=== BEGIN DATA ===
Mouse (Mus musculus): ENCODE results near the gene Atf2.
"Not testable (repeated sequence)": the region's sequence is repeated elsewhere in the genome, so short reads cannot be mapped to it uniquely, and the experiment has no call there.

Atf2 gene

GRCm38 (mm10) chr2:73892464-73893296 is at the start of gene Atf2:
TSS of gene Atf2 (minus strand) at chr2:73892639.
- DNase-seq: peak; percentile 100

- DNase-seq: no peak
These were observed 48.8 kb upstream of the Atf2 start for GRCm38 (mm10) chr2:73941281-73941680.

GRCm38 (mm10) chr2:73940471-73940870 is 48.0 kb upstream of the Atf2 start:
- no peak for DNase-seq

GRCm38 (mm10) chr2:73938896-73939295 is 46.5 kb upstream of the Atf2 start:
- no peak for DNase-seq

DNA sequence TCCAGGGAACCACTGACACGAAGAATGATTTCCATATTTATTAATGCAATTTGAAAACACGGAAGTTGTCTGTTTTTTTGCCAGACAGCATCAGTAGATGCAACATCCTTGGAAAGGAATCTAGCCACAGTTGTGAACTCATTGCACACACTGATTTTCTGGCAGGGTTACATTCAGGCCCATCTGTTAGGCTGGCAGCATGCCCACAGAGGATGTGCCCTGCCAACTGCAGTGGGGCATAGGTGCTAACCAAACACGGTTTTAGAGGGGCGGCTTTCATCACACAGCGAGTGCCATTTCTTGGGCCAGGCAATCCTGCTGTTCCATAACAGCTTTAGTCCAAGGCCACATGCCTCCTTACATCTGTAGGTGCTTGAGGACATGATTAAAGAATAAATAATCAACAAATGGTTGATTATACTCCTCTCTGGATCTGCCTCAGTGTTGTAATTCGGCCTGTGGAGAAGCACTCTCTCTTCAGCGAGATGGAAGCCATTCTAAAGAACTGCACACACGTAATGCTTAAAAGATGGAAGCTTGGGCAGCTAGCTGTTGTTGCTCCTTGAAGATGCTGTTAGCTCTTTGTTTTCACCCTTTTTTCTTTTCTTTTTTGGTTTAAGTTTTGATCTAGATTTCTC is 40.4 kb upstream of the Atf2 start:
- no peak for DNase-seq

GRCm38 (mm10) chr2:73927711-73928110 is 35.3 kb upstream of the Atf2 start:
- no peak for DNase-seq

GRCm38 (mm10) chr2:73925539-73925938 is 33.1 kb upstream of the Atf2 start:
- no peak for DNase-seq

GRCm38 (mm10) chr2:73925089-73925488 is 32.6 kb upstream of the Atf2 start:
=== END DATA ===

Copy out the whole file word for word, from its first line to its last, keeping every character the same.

Mouse (Mus musculus): ENCODE results near the gene Atf2.
"Not testable (repeated sequence)": the region's sequence is repeated elsewhere in the genome, so short reads cannot be mapped to it uniquely, and the experiment has no call there.

Atf2 gene

GRCm38 (mm10) chr2:73892464-73893296 is at the start of gene Atf2:
TSS of gene Atf2 (minus strand) at chr2:73892639.
- DNase-seq: peak; percentile 100

- DNase-seq: no peak
These were observed 48.8 kb upstream of the Atf2 start for GRCm38 (mm10) chr2:73941281-73941680.

GRCm38 (mm10) chr2:73940471-73940870 is 48.0 kb upstream of the Atf2 start:
- no peak for DNase-seq

GRCm38 (mm10) chr2:73938896-73939295 is 46.5 kb upstream of the Atf2 start:
- no peak for DNase-seq

DNA sequence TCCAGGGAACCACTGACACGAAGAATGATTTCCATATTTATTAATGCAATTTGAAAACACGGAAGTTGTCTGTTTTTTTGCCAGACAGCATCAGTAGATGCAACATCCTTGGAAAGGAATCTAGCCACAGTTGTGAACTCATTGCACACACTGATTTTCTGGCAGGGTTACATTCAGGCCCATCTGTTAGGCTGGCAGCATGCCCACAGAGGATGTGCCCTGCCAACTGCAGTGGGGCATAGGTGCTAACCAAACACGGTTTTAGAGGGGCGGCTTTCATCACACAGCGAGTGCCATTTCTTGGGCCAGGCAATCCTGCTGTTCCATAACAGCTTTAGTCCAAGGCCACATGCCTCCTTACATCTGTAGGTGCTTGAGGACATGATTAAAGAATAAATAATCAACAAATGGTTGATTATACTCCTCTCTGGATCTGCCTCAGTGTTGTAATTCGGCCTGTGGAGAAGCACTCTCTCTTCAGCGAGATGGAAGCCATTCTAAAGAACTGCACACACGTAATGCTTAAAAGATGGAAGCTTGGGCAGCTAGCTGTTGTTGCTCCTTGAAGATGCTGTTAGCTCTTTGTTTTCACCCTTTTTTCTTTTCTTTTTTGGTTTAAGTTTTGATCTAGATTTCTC is 40.4 kb upstream of the Atf2 start:
- no peak for DNase-seq

GRCm38 (mm10) chr2:73927711-73928110 is 35.3 kb upstream of the Atf2 start:
- no peak for DNase-seq

GRCm38 (mm10) chr2:73925539-73925938 is 33.1 kb upstream of the Atf2 start:
- no peak for DNase-seq

GRCm38 (mm10) chr2:73925089-73925488 is 32.6 kb upstream of the Atf2 start: